We have other differences too. 4 Northern Irish banks issue their own bank notes (though First Trust are stopping) - they’re worth exactly the same as Bank of England notes (being valid pounds sterling), but good luck freely spending them in the rest of the UK! And for a long time we didn’t even have representation from the big UK banks here (which made having an NI bank account while being at university in England problematic at times).

These geographical and legal differences naturally extend into the private sector. It’s not just the banks who lack representation here, high street shops are affected too. I keep getting Ocado vouchers included in other orders but they’re no use to me because Waitrose aren’t present here. McDonalds didn’t arrive until the early 90s. There are plenty of other examples.

I’m sure some of this is due to the existence of a large body of water between Northern Ireland and the rest of the UK making delivery more complex. It’s not uncommon for suppliers to charge more or completely refuse to deliver to NI. Even when they do there are frequently restrictions (see Amazon’s for an example). Good luck getting a replacement phone or laptop battery shipped from a reputable supplier these days!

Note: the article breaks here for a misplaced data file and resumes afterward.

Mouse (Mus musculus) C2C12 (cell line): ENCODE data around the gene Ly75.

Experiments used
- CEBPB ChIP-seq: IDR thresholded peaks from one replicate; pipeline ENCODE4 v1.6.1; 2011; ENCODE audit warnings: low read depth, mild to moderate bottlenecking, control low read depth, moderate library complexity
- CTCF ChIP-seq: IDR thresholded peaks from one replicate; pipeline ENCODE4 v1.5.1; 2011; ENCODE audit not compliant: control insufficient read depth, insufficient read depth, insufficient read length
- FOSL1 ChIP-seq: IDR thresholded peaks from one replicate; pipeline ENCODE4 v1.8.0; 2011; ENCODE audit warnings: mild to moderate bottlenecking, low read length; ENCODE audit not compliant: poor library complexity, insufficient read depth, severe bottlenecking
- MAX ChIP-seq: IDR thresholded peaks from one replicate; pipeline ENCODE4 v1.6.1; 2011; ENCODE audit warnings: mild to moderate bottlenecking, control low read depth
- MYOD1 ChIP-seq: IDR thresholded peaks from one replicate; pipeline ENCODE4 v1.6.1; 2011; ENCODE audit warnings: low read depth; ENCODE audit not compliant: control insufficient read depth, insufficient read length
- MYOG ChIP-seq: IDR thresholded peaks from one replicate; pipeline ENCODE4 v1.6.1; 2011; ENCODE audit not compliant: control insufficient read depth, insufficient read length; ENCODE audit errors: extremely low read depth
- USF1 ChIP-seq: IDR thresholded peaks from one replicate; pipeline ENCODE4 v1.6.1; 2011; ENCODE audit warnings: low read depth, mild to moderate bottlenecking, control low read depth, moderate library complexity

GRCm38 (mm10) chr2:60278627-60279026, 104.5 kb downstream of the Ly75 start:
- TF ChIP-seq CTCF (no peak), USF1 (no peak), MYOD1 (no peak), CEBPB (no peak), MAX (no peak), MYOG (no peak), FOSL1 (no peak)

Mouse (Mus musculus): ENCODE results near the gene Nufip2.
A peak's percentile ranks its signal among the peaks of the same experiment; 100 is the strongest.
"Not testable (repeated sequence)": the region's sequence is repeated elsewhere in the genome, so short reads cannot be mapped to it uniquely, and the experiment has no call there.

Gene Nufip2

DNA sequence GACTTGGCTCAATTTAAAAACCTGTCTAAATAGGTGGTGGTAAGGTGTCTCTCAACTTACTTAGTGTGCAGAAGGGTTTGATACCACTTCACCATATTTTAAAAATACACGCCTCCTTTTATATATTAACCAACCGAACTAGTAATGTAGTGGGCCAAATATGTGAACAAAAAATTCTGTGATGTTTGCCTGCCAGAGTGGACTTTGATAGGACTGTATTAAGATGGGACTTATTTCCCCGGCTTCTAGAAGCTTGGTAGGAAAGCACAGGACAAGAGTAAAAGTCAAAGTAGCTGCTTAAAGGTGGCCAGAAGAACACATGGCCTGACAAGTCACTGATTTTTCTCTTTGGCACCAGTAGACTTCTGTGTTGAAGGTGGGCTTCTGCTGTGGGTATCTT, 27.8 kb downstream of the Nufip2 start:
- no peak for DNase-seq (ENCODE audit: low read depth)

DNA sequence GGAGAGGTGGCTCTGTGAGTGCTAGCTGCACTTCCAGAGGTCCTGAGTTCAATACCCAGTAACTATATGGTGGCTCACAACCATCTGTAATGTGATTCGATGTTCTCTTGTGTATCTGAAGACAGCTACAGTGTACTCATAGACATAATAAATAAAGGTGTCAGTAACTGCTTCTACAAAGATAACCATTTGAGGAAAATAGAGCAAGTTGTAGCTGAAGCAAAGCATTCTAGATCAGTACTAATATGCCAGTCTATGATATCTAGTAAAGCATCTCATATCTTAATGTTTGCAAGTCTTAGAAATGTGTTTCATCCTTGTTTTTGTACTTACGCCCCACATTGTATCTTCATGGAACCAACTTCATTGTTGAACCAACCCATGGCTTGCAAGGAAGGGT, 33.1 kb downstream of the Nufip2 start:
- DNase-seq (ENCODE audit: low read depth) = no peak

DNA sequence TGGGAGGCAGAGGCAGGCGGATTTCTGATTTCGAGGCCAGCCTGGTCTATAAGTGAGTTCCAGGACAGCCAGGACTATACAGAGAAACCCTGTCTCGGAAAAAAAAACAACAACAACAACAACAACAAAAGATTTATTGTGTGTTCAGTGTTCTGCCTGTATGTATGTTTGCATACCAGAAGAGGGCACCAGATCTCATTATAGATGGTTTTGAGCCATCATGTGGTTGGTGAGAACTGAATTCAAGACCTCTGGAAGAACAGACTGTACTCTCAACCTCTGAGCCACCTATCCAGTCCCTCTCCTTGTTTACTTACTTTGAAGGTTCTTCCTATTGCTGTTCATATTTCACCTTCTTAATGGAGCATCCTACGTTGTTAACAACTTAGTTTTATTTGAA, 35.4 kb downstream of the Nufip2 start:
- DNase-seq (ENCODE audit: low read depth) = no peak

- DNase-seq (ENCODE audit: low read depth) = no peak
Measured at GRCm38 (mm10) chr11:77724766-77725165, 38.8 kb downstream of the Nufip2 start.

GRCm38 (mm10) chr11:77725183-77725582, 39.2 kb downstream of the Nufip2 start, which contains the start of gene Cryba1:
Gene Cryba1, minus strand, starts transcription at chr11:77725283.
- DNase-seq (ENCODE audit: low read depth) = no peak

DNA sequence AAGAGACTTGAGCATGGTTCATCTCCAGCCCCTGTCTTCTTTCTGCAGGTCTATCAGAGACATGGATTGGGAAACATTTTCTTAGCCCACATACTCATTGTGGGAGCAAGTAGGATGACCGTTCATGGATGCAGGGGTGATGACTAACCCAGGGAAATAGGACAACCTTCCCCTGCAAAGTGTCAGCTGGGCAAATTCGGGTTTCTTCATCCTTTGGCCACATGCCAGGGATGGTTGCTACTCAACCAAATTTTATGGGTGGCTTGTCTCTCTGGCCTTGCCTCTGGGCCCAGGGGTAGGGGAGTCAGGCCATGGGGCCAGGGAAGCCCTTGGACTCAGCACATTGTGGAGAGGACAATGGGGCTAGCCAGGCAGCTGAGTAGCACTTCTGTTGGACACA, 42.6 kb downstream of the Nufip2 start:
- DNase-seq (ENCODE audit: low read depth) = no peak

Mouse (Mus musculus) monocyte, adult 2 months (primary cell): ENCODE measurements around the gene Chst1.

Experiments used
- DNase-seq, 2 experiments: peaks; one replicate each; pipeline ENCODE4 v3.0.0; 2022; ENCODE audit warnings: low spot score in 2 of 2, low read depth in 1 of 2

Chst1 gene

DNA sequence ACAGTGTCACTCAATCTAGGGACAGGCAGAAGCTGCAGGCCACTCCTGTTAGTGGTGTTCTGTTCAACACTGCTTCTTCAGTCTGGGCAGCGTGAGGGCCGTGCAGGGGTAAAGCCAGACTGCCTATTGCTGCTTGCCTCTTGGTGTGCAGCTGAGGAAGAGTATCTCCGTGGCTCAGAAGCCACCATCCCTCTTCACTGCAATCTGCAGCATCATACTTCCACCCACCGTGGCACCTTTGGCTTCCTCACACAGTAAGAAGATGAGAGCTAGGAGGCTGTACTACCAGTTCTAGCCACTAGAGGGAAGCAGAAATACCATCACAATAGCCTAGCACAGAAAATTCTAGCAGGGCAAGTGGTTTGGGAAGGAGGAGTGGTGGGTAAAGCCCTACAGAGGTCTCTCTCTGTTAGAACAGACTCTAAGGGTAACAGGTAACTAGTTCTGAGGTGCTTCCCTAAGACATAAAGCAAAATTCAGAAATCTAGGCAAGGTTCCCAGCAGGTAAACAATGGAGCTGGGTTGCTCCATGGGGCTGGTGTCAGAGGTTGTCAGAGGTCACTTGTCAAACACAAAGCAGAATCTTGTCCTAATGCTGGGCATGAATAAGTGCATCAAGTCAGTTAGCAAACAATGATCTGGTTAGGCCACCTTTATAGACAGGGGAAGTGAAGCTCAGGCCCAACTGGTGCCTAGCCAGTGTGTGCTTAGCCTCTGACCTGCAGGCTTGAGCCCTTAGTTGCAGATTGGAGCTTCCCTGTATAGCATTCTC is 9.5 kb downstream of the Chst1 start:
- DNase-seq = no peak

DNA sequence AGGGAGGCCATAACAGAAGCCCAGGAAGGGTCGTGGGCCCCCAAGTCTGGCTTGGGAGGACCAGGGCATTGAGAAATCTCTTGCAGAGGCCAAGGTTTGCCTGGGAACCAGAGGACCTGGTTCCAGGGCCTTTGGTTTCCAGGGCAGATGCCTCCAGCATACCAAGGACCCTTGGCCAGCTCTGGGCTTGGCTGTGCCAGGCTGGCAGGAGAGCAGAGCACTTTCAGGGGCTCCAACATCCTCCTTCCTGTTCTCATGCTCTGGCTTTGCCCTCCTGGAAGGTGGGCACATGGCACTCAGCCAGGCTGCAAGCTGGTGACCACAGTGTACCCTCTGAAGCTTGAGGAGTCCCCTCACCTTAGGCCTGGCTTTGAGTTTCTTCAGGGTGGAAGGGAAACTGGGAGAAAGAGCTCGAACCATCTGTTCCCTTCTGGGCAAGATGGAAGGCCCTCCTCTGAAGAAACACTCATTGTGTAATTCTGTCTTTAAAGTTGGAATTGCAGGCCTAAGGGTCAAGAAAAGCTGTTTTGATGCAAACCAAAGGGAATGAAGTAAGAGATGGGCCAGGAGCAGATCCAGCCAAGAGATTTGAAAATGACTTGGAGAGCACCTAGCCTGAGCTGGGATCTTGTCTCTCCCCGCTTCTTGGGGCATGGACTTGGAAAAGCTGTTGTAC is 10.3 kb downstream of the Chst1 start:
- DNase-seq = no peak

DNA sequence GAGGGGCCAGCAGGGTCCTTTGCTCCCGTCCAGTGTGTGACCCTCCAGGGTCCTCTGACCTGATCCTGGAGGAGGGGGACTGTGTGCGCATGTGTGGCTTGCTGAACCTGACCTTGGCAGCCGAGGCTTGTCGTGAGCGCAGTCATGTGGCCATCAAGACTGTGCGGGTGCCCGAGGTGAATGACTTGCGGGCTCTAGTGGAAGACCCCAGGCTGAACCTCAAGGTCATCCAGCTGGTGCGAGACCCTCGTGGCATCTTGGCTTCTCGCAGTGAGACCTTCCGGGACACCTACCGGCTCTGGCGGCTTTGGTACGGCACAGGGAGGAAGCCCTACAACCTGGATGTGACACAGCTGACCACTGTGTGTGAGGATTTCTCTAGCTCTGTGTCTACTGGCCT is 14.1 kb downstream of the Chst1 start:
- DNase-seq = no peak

Car insurance has also historically been higher in Northern Ireland. A paper produced by the Northern Ireland Assembly, ‘Update: Comparative Car and Home Insurance Costs in NI’ (NIAR 508-10) discussed potential reasons for this, concluding that the higher rate of accidents and associated legal system differences resulting in higher compensation and legal fees were likely causes. I guess that explains some of the terrifying road safety ads shown on TV here over the years.

What’s my point with all of this? Largely that I feel it’s foolish to try and pretend Northern Ireland doesn’t have differences with the rest of the UK, and deciding that the existence of some additional checks on movement across the Irish Sea is the red line seems to be shutting the stable door after the horse has bolted. If the DUP had shown any inclination to rectify the other arbitrary differences that exist here I’d have more sympathy, but the fact they persist in maintaining some of them just strikes me as hypocrisy.